She was intrigued by these invasive plants because “they have become successful at places where they don’t have an evolutionary history”. She tells The Independent that her research found how lantana doesn’t just increase green cover, but “fundamentally” replaces native species with a monoculture of shrubs.

“Our conclusion was that years down the line, the lantana invasion fundamentally changes how a forest will look,” she warns.

When there are thickets of dense ‘lantana’ in a forest, quality forage for cheetals and sambar deer - the main prey for the tiger - degrades (Shola Trust / YouTube)

Forest officials are aware of the problem, and both state governments and the central administration in Delhi allocate funds for the removal of lantana and other invasive species from national parks every year.

But the work is labour-intensive and costly: according to rough estimates, the central government spends between Rs 80,000 to 120,000 (about £800 to £1,200) to clear a single hectare of dense shrubbery. To prevent lantana springing back, these interventions have to be repeated regularly over at least a three-year period.

And, for many experts, these efforts barely scratch the surface of the problem. Tarsh Thekaekara has mapped lantana invasion in forests across south India, and says the amount that state governments in the region spend on the removal of invasive species is “absolutely useless”.

He says that the removal of lantana from 30,000 hectares in Mudumalai National Park alone would cost an estimated Rs 3bn (about £30m). “But the [Tamil Nadu] government gives Rs 5m (about £50,000),” he says.

What little effort is made is also not done in a sustainable way, he says. Cleared forests are not then monitored, meaning lantana simply grows back. It’s an issue that has left many conservationists frustrated with the government’s approach, which typically involves manually cutting and burning lantana shrubs or, in extreme cases, sending in JCB diggers to uproot entire swathes of forest.

Experts believe that one of the world’s worst invasive plants, ‘lantana camara’, deteriorates the biodiversity of tiger reserves (AFP via Getty Images)

But there is another way, one prioneered over 15 years ago by Delhi University’s Professor CR Babu. He and a team of students had remarkable success in a pilot at the Corbett Tiger Reserve in Uttarakhand using the “cut rootstock” method. It requires simply making a small cut just below the soil level and then uprooting the plant and leaving it upside down.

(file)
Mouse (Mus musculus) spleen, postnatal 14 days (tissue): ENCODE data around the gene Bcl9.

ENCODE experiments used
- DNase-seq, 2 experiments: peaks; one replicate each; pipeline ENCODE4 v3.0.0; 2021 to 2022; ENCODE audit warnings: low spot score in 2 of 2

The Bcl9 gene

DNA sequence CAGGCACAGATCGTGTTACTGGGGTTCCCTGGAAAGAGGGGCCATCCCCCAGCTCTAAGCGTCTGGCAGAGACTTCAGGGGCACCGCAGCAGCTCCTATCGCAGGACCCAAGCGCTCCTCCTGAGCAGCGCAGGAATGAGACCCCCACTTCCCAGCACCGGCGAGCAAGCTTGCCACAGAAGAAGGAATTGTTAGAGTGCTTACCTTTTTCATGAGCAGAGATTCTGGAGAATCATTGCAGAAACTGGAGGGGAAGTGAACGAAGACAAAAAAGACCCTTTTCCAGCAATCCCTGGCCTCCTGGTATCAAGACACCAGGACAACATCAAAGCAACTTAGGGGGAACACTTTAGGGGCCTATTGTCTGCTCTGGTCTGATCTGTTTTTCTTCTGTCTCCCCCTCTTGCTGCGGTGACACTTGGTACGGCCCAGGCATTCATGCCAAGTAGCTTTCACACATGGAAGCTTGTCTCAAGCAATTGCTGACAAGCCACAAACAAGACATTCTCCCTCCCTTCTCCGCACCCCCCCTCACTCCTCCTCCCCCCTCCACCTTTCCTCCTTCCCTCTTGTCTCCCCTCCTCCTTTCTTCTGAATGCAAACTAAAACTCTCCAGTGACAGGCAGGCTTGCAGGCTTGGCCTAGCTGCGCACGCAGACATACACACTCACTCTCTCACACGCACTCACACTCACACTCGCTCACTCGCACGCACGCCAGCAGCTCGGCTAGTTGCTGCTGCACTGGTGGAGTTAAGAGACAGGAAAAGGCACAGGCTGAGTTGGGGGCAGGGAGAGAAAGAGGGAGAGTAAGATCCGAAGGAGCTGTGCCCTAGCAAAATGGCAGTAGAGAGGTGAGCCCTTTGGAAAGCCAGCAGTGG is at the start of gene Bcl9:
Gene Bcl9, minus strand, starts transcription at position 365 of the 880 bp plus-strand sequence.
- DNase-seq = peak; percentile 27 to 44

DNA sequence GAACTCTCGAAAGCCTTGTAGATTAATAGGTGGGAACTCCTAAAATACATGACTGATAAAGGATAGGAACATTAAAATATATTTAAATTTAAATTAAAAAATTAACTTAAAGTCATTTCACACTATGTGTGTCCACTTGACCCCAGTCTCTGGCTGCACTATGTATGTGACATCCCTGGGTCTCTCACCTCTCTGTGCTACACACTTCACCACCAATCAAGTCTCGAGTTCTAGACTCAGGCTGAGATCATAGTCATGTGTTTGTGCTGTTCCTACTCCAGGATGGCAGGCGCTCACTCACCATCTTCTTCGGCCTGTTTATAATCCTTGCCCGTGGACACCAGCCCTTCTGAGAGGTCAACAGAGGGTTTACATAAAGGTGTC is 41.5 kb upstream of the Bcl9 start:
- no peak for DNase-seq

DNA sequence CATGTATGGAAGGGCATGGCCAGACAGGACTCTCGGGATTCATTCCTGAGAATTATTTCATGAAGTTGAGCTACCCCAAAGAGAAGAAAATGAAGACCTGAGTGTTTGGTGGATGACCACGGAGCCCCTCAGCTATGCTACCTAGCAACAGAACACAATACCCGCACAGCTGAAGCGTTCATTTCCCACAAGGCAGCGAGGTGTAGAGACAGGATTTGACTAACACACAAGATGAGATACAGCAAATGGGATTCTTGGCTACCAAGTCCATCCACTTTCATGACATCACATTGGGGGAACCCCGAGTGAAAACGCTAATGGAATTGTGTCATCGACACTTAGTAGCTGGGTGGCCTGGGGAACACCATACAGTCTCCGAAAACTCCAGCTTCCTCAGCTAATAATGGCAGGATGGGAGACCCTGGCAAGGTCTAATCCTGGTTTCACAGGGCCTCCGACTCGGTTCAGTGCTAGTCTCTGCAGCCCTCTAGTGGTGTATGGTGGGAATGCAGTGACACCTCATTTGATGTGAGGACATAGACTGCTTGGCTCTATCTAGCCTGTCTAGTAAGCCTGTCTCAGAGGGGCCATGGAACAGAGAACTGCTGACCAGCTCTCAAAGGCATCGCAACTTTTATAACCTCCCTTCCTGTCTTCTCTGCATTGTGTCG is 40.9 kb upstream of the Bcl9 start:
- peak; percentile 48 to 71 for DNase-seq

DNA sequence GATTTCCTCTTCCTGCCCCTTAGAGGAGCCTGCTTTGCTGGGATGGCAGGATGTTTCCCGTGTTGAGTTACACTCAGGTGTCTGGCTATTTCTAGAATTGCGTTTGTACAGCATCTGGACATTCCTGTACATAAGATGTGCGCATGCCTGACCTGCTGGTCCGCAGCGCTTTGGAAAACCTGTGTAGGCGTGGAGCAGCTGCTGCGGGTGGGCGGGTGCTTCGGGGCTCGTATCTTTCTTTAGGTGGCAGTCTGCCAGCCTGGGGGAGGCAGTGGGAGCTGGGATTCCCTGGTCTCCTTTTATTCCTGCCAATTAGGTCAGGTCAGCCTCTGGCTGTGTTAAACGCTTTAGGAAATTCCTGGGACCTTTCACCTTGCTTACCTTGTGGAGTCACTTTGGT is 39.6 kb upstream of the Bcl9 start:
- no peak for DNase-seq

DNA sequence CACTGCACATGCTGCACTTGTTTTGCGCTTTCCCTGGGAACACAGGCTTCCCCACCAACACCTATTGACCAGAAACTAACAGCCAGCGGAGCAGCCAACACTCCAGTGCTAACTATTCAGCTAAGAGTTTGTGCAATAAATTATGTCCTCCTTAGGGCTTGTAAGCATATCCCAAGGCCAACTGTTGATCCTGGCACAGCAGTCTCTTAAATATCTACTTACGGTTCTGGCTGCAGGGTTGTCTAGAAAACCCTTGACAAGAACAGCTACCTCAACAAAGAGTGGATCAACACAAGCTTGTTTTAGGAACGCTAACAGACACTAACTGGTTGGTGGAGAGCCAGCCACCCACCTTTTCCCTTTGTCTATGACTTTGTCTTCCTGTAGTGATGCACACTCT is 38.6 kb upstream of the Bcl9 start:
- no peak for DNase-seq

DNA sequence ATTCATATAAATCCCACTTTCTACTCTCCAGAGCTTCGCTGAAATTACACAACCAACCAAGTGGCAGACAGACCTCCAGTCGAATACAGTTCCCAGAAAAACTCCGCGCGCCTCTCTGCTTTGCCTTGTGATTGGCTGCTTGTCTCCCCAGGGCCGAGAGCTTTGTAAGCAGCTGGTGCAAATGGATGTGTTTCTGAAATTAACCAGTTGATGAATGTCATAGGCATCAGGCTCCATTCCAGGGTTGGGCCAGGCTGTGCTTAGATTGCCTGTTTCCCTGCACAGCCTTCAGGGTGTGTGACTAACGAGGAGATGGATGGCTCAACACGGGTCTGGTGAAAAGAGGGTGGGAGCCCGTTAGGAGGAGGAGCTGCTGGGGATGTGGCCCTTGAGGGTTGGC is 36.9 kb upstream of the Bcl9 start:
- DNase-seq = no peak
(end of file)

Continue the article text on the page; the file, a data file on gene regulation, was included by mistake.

“We did the experiment back then in the buffer area of Jhirna, Lal Dhang and Dhikala zones [in Corbett Tiger Reserve] that had been invaded by massive lantana growth,” says Prof Babu. Restoring the forest area also led to the return of rich wildlife – and in turn, better tiger sightings.

Today, several state governments employ Prof Babu’s “cut rootstock method” to tackle the problem in forests and tiger reserves. In Bandipur Tiger Reserve in Karnataka, southern India, an ecological restoration non-profit called Junglescapes has restored biodiversity in more than 1,200 hectares of lantana invaded forests using Prof Babu’s method.

Junglescapes’ Ramesh Venkataraman says lantana is not only a problem that “can hasten the depletion of animal species”, but one that can also leave the forest more vulnerable to wildfires. He says that a huge fire in 2019 at Bandipur destroyed more than 15,400 acres of forests and was later attributed to the area’s massive invasion of the shrub.

Community members removing ‘lantana’ from the Bandipur Tiger Reserve in Karnataka (Junglescapes / YouTube)

The Independent contacted several members of the National Tiger Conservation Authority [NTCA] with questions about the deterioration of tiger habitat and any remedial measures being taken by the government, but did not receive a response.

The problem is urgent, many believe. Mungi says that since his last study, the spread of lantana has only increased and he estimates that more than 60 per cent of forests may now be impacted.

Rastogi also sounds the alarm, and says that lantana is not the only invasive species of concern. He says that while there is more focus on lantana, other invasive shrub species like Ageratum conyzoides and Pogostemon benghalensis have started wreaking havoc on the biodiversity of tiger habitats.

Several groups now engage local communities around tiger reserves to help with the removal of ‘lantana’. Then they use the shrub to make furniture and other utility items (Shola Trust / YouTube)

Over the years, efforts have been made across the country to find uses for the lantana plant. The Ashoka Trust for Research in Ecology and the Environment [ATREE] runs “Lantana Craft Centres”, where they train local artisans to create furniture and other products from the removed shrubs. Another group, the Shola Trust in southern India, creates sculptures of elephants from removed lantana shrubs and takes them around as art exhibits.

Thekaekara believes this could be the key to solving the crisis – it is only when there are economic uses for the plant that its removal will become a priority. He criticises the NTCA for not giving clear instructions about the removal of lantana for commercial purposes by the general public – strictly speaking, this would be a breach of the Wildlife Protection Law, which bans any kind of commercial activity inside a tiger reserve.

Venkataraman says that ultimately the challenge of beating lantana “needs a very strategic and holistic approach, with coordination across state boundaries”.

“We are dealing with a very smart adversary,” he adds.